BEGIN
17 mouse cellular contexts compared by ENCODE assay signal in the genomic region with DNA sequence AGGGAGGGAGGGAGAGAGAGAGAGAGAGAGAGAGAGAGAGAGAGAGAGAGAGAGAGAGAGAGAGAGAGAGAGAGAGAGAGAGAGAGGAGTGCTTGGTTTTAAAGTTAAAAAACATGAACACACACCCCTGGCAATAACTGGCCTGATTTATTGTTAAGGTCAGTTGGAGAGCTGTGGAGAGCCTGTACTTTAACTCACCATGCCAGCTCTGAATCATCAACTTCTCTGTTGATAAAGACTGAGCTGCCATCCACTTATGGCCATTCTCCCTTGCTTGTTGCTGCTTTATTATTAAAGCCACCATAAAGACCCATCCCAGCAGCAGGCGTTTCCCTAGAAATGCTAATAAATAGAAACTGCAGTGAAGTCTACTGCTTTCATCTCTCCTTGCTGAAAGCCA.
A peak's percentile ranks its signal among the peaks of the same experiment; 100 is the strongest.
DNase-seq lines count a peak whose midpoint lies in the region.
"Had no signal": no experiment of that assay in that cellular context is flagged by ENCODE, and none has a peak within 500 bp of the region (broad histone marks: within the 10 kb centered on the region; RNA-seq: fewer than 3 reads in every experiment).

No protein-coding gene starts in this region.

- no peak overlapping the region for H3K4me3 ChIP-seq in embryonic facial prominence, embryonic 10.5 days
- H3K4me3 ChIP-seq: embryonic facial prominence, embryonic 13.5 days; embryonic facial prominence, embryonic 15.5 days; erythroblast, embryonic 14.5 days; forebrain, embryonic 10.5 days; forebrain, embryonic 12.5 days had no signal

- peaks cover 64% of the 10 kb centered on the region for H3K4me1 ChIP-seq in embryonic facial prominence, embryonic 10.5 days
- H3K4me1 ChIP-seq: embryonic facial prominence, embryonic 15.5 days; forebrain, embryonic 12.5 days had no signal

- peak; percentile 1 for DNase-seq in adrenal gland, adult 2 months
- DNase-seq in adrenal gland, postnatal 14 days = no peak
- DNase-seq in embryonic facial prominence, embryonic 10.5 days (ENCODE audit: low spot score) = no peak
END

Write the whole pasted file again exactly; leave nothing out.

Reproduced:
17 mouse cellular contexts compared by ENCODE assay signal in the genomic region with DNA sequence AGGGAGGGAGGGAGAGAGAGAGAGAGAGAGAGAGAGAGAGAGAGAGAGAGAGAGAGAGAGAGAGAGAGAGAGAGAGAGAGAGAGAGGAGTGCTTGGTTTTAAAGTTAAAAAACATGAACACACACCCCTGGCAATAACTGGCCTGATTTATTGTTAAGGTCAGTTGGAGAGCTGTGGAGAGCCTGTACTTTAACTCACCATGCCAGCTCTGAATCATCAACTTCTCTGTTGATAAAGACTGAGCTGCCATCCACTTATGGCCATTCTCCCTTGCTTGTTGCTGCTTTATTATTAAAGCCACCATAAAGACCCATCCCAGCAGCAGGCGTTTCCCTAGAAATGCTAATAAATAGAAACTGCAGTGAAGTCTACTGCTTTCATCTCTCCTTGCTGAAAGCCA.
A peak's percentile ranks its signal among the peaks of the same experiment; 100 is the strongest.
DNase-seq lines count a peak whose midpoint lies in the region.
"Had no signal": no experiment of that assay in that cellular context is flagged by ENCODE, and none has a peak within 500 bp of the region (broad histone marks: within the 10 kb centered on the region; RNA-seq: fewer than 3 reads in every experiment).

No protein-coding gene starts in this region.

- no peak overlapping the region for H3K4me3 ChIP-seq in embryonic facial prominence, embryonic 10.5 days
- H3K4me3 ChIP-seq: embryonic facial prominence, embryonic 13.5 days; embryonic facial prominence, embryonic 15.5 days; erythroblast, embryonic 14.5 days; forebrain, embryonic 10.5 days; forebrain, embryonic 12.5 days had no signal

- peaks cover 64% of the 10 kb centered on the region for H3K4me1 ChIP-seq in embryonic facial prominence, embryonic 10.5 days
- H3K4me1 ChIP-seq: embryonic facial prominence, embryonic 15.5 days; forebrain, embryonic 12.5 days had no signal

- peak; percentile 1 for DNase-seq in adrenal gland, adult 2 months
- DNase-seq in adrenal gland, postnatal 14 days = no peak
- DNase-seq in embryonic facial prominence, embryonic 10.5 days (ENCODE audit: low spot score) = no peak